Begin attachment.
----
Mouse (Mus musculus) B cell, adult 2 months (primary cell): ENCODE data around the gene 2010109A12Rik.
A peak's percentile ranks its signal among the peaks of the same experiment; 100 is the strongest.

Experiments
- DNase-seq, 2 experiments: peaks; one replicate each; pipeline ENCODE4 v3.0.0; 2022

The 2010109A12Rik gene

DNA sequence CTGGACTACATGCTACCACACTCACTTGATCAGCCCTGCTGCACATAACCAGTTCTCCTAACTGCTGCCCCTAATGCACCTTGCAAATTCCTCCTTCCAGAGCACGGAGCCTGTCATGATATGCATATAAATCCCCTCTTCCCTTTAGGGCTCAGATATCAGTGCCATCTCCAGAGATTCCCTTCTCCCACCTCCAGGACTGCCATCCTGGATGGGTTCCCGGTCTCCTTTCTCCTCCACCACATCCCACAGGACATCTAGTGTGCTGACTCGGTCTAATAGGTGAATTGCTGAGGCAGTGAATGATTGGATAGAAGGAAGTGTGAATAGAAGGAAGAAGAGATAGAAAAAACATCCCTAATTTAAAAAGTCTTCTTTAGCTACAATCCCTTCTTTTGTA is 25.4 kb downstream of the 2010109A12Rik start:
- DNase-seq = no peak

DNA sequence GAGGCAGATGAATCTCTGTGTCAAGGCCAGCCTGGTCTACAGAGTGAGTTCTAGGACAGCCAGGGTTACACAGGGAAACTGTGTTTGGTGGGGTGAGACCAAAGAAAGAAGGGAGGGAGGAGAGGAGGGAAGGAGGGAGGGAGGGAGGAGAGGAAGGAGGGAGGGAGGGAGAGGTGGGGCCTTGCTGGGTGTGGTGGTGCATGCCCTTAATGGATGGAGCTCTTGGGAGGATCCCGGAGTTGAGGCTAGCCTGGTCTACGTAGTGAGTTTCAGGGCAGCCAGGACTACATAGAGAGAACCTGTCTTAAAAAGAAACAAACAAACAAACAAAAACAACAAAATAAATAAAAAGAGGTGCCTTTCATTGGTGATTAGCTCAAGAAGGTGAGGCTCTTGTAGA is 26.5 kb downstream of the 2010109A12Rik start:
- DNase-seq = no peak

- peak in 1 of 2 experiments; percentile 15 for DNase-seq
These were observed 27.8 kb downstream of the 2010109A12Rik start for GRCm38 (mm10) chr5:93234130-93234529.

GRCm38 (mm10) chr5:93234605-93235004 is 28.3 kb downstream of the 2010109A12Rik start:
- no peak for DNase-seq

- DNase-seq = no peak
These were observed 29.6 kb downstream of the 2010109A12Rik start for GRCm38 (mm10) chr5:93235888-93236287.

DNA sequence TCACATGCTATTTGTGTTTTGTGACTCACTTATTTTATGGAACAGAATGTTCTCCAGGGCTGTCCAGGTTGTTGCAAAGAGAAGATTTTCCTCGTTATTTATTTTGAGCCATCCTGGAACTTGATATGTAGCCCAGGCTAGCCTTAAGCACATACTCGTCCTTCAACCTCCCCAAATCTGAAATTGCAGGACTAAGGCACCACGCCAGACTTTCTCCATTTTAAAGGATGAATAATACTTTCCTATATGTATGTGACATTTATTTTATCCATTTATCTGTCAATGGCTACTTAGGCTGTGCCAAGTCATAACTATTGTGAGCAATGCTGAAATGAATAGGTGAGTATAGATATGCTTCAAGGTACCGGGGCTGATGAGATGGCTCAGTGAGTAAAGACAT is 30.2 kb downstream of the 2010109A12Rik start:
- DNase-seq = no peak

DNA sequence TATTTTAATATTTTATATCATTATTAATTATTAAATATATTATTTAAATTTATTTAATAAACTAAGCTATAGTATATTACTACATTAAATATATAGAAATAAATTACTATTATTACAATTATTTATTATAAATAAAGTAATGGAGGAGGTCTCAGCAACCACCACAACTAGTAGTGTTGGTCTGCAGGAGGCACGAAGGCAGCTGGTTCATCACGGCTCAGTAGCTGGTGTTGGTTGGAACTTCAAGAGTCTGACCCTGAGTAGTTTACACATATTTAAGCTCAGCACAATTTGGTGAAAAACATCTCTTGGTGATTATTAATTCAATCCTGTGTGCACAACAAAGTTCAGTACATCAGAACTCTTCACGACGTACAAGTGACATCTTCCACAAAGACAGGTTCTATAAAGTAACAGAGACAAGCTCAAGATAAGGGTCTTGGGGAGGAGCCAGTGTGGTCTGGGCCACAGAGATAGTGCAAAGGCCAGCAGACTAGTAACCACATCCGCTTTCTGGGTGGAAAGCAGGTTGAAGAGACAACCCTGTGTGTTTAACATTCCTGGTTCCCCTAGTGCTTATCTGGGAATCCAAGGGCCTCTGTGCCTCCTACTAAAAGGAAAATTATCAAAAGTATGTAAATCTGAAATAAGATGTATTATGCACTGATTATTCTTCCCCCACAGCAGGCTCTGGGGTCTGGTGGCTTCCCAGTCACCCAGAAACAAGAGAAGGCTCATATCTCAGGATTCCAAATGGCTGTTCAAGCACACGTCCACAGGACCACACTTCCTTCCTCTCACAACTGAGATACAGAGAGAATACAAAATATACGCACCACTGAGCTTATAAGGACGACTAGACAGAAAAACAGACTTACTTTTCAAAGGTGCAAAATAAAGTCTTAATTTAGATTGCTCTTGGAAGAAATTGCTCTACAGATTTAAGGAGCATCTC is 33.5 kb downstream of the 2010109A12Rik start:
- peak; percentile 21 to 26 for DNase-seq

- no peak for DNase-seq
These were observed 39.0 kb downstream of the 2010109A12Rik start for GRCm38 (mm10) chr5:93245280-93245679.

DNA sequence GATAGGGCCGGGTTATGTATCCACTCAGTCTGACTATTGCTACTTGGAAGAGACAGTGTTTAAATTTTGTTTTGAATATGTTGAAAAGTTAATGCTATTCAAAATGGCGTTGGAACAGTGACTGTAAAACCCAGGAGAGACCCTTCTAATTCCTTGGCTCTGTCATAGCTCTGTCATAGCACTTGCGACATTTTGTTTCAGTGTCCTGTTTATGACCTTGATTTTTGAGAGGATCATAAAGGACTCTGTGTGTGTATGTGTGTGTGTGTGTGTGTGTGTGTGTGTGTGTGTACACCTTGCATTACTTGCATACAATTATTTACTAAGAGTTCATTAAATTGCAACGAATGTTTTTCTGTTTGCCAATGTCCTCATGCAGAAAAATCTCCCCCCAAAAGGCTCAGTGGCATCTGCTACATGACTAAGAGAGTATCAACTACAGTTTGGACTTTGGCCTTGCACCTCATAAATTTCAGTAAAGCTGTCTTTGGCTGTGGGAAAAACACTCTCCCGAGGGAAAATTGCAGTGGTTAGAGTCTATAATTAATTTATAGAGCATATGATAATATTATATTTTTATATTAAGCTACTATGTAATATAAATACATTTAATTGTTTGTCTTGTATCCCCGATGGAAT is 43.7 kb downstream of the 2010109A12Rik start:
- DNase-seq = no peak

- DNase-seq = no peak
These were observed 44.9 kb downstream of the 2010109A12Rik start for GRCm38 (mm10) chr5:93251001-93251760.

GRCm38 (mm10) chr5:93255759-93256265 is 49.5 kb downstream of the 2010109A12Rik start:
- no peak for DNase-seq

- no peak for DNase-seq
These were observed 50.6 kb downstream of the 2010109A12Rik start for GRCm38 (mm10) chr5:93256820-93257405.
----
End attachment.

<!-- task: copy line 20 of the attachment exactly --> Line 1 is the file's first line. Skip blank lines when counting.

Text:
- no peak for DNase-seq